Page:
De­feat is good, fear is good, but de­spair is dan­ger­ous

CityPress - - Busi­ness - Muzi Kuzwayo busi­ness@city­

The year is over, and we are older. Hope­fully, we are wiser too, and our waist­lines are not any wider. It has been a year of drought, but the scarcity of lead­er­ship has been the most dam­ag­ing thing of all.

It’s been a strange time, in­deed, where ig­no­rance was re­warded hand­somely, and the lack of in­tel­lect was a pre­req­ui­site for get­ting ahead.

It was stranger still to re­alise that we are, in fact, a colony of the Gup­tas, who do as they wish in our coun­try. They fire min­is­ters who will not con­form to their whims, and ap­point new ones with a strict man­date to serve their mas­ters. The Gup­tas have proven them­selves to be more pow­er­ful than the ANC. In fact, they have proven to be more pow­er­ful than God.

The rand dropped, but the big­gest loss was that of self-re­spect and, with that, the re­spect for Par­lia­ment and our politi­cians. Our he­roes were vil­i­fied, but if only the vil­i­fiers knew that had it not been for our he­roes, they’d be speak­ing to us in Afrikaans.

The fog of gloom over­came the land, in­vestors dis­ap­peared, com­pa­nies re­trenched bread­win­ners, chil­dren starved, but the blue-light brigades in­creased, safe from the con­se­quences of the bad de­ci­sions the pow­er­ful made.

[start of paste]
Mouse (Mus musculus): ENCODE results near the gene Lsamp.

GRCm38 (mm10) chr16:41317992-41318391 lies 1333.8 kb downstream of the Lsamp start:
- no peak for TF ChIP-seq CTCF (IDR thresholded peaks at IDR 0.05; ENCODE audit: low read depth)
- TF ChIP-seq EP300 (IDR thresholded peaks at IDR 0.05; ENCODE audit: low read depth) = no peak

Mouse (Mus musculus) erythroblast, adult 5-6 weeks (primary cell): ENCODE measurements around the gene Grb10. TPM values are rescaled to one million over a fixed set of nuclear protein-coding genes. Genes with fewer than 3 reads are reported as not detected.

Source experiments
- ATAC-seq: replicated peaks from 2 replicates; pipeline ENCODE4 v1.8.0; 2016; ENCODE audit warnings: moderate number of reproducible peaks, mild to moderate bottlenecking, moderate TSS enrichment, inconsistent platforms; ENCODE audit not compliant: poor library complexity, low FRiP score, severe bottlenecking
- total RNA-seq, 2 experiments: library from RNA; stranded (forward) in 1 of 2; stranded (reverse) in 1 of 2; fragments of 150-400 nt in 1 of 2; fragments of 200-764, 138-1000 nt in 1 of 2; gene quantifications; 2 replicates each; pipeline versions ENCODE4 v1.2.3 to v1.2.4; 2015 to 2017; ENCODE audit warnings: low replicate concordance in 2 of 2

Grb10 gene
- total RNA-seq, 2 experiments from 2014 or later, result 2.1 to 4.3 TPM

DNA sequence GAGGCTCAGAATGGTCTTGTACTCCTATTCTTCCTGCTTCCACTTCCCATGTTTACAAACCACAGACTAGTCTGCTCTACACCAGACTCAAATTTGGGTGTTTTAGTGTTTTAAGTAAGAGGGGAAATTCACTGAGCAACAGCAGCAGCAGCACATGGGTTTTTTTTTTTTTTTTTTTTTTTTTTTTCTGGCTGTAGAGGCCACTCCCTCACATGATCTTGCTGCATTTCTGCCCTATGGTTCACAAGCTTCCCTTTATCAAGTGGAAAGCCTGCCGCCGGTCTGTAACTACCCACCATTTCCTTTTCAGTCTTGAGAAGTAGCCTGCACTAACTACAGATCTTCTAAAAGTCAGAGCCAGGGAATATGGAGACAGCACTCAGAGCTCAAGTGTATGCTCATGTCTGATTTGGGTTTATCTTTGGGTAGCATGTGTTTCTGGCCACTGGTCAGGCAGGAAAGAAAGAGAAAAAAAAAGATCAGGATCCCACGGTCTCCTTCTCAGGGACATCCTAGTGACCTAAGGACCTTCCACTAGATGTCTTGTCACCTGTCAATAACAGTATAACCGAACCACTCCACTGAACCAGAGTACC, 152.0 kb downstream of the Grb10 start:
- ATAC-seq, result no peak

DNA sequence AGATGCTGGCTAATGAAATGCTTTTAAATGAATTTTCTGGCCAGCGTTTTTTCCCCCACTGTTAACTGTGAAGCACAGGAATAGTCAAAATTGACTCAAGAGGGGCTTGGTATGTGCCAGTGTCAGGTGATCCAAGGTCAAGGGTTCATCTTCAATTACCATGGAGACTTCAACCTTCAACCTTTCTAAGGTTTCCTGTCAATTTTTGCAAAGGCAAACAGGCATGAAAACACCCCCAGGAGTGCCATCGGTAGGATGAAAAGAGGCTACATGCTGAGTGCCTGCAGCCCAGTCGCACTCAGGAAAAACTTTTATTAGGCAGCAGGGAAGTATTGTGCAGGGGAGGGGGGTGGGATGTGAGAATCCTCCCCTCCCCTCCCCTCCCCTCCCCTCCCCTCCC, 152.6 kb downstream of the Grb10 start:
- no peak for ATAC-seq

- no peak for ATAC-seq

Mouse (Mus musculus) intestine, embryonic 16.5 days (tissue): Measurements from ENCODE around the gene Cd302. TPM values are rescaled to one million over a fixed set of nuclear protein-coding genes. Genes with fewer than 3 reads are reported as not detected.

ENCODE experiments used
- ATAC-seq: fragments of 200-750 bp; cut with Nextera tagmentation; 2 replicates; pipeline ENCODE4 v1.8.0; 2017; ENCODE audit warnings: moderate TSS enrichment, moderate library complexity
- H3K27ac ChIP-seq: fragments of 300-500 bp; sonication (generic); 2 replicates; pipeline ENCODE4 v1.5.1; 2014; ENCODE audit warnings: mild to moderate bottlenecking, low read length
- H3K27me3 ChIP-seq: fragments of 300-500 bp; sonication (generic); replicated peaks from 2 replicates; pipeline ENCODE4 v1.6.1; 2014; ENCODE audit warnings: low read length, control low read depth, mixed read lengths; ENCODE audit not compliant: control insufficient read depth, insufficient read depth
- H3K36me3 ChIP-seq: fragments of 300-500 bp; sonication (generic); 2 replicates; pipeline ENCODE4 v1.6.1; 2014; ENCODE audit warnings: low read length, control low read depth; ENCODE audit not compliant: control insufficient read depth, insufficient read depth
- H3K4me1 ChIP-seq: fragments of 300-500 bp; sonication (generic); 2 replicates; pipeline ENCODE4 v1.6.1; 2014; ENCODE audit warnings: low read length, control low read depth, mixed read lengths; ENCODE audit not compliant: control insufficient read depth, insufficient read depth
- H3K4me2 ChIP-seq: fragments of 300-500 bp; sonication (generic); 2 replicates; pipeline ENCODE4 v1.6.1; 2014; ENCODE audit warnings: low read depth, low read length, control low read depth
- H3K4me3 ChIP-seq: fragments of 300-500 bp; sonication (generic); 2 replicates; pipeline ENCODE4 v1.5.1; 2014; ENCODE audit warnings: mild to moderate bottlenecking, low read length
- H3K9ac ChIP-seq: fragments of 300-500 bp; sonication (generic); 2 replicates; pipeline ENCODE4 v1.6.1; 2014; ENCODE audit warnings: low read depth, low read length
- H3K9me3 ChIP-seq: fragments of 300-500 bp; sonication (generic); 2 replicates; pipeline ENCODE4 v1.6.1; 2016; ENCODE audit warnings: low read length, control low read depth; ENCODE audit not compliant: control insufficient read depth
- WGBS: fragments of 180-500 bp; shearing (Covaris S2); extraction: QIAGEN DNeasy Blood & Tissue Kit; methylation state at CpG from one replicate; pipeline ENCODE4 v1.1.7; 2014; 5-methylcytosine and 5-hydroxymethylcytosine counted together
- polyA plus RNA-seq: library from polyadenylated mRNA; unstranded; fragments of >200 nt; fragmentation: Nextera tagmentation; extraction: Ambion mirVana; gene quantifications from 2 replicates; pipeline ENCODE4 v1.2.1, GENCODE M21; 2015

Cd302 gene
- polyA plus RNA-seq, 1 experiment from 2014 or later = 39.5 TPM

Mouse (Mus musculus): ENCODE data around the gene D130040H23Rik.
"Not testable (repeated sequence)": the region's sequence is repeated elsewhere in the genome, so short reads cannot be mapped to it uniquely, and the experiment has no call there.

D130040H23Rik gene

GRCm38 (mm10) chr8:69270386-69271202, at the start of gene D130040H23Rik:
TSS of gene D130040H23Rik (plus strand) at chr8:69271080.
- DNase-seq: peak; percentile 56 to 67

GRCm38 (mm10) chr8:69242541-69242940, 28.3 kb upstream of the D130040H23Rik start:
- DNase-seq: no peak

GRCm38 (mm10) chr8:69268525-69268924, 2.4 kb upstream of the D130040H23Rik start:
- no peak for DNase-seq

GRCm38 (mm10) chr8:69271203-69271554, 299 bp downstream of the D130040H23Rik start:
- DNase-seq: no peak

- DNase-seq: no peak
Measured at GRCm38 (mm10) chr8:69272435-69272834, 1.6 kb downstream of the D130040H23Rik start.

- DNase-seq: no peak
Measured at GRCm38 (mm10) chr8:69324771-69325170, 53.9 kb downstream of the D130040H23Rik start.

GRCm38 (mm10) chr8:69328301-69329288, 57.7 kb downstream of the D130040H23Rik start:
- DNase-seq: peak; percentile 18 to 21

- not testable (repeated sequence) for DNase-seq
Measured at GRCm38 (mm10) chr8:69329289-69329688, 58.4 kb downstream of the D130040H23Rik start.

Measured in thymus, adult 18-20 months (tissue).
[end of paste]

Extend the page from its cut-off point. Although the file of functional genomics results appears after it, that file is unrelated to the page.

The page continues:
If you, like the many peo­ple on so­cial me­dia, are shocked by the dawn of free­dom that is turn­ing into a sun­set, blame no one if you voted at the last elec­tion.

If you didn’t vote, blame your­self, and if your party didn’t win, blame your­self for your own in­abil­ity to sell your ideas.

Believe me, de­feat is good and fear is good, but de­spair is dan­ger­ous. De­feat pre­pares one for vic­tory, and fear is the fire that cooks the hero of the fu­ture. Des­per­a­tion, on the other hand, is a short cut to death. Like all sea­sons, this pres­i­dent too shall pass, and we will come out a stronger na­tion.

Do not let the fes­tive sea­son ex­tend the drought of good news. Look at the re­tail fliers and chase the bar­gains, but re­mem­ber, a bar­gain for some­thing you have no need for is no bar­gain at all, but a cheap leak that will sink your ship some­day.

Cul­ti­vate old friend­ships. Feast with your eyes wide open, know­ing that not all poi­sons are bit­ter. Ease into rest, don’t shock your heart with idle­ness, and use this time to fill up your head more than your stom­ach.

Fall in love, but ex­pect noth­ing. Lower your ex­pec­ta­tions of oth­ers – that way, you will not be dis­ap­pointed. But have high ex­pec­ta­tions of your­self. In­spire oth­ers to look higher, for that is what progress is about.

Shed a tear if you have to, but re­mem­ber that tears dry quickly for a rea­son, so don’t spend too much time weep­ing. Cheer up, cheer oth­ers up – it is good for your health, and it is the best way to pre­vent oth­ers from weep­ing for you too soon.

Re­solve to own your ca­reer. It is your busi­ness. Be present ev­ery day and re­mem­ber that you are the pri­mary driver of your suc­cess. In­vest in your busi­ness and in­vest in so­ci­ety. This is the only way to en­sure that you’ll have cus­tomers to­mor­row.

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